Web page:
Fisher Stevens produced The Cove, the 2009 Oscar-winning documentary about dubious Japanese dolphin-hunting practices, and his latest film takes him back into familiar waters. Stevens co-directed the newly-released doc Mission Blue, spending the last four years trekking around the world—from the Galapagos Islands to the Chesapeake Bay to the Great Barrier Reef—with unstoppable oceanographer Sylvia Earle.
Mission Blue is now on Netflix. Watch it here »
This film, which Stevens co-directed with Robert Nixon (Gorillas in the Mist), follows the venerable marine biologist, eco-activist and 2009 TED Prize winner as she campaigns to create “hope spots,” underwater areas protected by law because of how critical they are to the health of the ocean. The film sheds light on the dire environmental impact of the commercial fishing industry and reflects on the state of the world’s oceans. But while the film began with his deep respect for the ocean, Stevens says that as he and Nixon dug deeper, it evolved into something of a feminist tale. Mission Blue portrays Earle as a female pioneer in the stodgy male-dominated world of science, showing how time and time again she charges through glass ceilings—and submarines—with fierceness and determination. “She did all of this in a man’s world,” says Stevens.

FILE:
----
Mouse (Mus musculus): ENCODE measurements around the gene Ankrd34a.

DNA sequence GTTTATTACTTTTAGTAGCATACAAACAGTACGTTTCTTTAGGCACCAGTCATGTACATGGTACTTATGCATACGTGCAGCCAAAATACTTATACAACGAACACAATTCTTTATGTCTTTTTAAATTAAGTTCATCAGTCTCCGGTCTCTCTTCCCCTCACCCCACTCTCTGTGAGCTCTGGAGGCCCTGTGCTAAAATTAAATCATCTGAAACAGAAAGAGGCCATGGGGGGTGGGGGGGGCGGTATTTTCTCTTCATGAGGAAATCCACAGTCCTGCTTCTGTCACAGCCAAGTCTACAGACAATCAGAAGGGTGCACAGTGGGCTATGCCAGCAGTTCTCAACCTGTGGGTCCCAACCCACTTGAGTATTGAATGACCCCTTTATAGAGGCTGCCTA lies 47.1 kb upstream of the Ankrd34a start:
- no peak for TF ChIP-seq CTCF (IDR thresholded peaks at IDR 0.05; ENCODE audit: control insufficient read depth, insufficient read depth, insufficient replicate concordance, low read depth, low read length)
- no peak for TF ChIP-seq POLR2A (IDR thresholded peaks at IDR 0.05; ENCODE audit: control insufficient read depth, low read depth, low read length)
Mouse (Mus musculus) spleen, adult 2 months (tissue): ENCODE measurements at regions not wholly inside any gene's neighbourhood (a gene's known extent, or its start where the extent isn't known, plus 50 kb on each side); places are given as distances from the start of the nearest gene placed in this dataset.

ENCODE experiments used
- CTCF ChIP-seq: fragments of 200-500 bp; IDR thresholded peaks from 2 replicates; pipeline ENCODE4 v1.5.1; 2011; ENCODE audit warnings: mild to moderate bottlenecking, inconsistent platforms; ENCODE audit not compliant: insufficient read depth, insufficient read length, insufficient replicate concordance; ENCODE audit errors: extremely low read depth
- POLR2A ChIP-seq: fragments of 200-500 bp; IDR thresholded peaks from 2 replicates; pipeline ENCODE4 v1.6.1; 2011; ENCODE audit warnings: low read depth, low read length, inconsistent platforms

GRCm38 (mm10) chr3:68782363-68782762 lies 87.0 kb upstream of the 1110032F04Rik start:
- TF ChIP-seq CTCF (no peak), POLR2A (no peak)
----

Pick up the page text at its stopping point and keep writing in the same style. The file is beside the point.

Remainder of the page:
We sat down with Stevens to talk to him about capturing Earle’s relentless efforts to save the oceans on film. Below, an edited transcript of our conversation.
Making a film about ocean conservation seems like a huge endeavor. Did you stick with your original script or did you change things up once you started filming?
We totally changed directions. We basically threw the original movie away and started from scratch. At first, Bob and I were making a film about “hope spots” and to be honest, the film felt a bit boring. Then Sylvia’s daughter sent us a box of archives—old movies of Sylvia swimming when she was a teenager in the Gulf of Mexico. All of them were 16mm and we had to process it all. But the footage was amazing. Since Sylvia is such an inspiration, we decided we had to make the movie about her. And oddly: she was not into it. She did not want to go into her personal life. But that’s what makes the movie work, at least for me; you get emotionally attached to Sylvia and you see the ocean through her eyes.
What were some of the challenges you faced during filming?
Trying to weave together all the different storylines. It was tricky to intermix the problems of the ocean —like overfishing, coral depletion, carbon acidification—into this one movie about this one woman. That’s why it took us more than four years to finish. There were lots of old tapes that needed to be processed and cleaned up, so there were some technical hurdles. The other challenge was making sure the film was entertaining. We had to work hard on keeping the science entertaining. We didn’t want too many talking heads.
Mission Blue is a global campaign. How did you decide what and where to film?
That was another challenge: where to go? We wanted to go everywhere. We wanted to go to China. We wanted to go to India. There’s this great reef in Cuba that’s completely protected, and I really regret not going there. Cuba is a place where, because they’re communists, they don’t allow commercial fishing and as a result it’s the last real reef in the Caribbean that’s perfect. Between Sylvia’s schedule and my various projects, we were all traveling all the time, so sometimes it was hard to sync up. There were other places we could’ve gone. We could have kept shooting this movie forever.